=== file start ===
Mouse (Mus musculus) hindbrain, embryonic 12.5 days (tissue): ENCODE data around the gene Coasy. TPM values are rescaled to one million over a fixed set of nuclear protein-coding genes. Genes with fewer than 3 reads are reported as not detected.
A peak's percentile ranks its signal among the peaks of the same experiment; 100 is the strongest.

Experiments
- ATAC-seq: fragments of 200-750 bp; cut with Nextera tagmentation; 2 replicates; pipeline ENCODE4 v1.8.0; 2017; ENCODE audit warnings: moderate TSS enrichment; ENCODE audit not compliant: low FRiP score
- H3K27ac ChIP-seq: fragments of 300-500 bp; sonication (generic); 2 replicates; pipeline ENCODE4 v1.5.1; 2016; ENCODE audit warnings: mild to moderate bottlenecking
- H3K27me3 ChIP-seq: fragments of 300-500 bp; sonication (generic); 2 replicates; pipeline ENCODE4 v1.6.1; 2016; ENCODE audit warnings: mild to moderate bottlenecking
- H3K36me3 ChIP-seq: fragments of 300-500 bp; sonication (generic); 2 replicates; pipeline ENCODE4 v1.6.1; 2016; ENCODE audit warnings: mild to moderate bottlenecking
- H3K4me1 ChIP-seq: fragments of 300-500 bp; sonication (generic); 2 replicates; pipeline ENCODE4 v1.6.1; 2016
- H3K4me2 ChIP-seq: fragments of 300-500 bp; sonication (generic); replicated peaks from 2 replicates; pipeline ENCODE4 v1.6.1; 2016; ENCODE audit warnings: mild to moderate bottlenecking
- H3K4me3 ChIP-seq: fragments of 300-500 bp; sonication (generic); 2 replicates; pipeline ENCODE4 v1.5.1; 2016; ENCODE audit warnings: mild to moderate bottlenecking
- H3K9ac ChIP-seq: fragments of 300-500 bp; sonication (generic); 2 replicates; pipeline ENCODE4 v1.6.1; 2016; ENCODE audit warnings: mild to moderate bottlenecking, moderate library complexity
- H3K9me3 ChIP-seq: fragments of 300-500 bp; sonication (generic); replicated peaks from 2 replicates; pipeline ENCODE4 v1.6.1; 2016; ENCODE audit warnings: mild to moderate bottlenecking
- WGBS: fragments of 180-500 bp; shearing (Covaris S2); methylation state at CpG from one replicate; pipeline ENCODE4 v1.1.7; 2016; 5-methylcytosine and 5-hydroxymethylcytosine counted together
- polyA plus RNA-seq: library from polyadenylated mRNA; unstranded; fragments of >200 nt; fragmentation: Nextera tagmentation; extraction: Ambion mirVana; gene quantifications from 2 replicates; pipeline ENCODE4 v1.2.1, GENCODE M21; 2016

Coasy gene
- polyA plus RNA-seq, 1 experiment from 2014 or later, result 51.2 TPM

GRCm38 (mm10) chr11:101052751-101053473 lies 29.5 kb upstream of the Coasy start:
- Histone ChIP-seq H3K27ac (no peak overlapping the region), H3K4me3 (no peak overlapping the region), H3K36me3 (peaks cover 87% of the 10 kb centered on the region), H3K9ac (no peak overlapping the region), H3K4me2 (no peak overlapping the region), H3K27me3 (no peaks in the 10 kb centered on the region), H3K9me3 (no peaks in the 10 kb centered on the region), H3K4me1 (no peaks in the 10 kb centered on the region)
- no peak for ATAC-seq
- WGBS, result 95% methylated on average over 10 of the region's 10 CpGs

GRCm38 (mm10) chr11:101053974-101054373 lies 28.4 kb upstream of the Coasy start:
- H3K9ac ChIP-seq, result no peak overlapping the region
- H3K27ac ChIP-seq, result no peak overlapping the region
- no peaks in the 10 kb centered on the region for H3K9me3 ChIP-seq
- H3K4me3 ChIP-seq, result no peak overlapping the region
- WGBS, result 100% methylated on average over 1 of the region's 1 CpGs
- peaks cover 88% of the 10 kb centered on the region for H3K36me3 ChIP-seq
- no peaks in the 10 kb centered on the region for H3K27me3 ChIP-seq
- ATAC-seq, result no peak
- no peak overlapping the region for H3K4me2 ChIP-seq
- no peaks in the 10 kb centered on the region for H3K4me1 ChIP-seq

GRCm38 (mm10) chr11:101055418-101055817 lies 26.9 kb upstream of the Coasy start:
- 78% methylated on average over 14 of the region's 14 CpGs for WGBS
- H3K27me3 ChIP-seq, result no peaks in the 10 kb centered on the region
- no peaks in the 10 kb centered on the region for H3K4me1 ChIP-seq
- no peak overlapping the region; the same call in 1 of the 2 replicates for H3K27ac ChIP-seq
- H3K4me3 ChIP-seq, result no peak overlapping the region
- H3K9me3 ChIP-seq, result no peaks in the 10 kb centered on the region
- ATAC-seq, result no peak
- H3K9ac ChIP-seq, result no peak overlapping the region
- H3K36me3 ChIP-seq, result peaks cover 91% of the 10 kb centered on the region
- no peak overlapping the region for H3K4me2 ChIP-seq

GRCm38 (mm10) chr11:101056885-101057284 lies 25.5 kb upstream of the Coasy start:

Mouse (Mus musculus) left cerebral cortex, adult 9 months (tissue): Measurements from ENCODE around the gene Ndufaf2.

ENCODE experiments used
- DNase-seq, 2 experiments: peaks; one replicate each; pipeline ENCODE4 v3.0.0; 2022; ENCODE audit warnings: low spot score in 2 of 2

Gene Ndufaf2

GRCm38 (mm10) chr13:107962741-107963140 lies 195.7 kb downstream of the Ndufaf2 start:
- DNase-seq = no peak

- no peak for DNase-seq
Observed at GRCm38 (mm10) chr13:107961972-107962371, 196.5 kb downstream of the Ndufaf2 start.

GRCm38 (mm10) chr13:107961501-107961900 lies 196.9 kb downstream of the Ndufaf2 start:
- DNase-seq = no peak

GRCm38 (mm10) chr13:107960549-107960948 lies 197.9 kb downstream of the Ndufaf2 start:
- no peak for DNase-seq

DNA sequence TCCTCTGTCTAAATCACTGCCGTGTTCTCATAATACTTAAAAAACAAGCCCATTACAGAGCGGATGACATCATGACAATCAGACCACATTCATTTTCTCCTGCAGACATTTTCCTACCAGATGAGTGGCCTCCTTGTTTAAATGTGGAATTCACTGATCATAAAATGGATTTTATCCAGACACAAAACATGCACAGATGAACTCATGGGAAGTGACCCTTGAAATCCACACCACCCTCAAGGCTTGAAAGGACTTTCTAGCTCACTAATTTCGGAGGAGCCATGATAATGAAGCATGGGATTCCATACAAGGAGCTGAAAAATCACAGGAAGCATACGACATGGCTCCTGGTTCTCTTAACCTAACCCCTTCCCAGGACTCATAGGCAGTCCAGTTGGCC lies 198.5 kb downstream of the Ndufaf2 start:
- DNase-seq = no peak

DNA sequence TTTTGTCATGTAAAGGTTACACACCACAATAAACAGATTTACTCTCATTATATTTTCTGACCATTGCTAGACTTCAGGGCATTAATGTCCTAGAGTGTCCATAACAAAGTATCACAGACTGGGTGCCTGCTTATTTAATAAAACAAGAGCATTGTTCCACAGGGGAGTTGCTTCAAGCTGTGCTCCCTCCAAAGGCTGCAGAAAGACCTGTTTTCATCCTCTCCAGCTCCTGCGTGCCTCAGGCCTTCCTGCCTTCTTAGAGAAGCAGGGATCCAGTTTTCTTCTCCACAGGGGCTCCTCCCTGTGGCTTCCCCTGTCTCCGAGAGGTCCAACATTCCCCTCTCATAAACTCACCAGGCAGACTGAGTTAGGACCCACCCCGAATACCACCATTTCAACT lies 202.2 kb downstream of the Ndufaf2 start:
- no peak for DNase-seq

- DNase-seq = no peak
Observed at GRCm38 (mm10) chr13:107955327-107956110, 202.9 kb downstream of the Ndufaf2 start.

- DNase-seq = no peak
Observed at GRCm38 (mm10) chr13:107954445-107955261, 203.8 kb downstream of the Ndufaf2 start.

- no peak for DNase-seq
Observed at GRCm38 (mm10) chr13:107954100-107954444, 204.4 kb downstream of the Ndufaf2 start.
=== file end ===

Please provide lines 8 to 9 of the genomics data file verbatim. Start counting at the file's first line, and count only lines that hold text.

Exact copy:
- H3K4me1 ChIP-seq: fragments of 300-500 bp; sonication (generic); 2 replicates; pipeline ENCODE4 v1.6.1; 2016
- H3K4me2 ChIP-seq: fragments of 300-500 bp; sonication (generic); replicated peaks from 2 replicates; pipeline ENCODE4 v1.6.1; 2016; ENCODE audit warnings: mild to moderate bottlenecking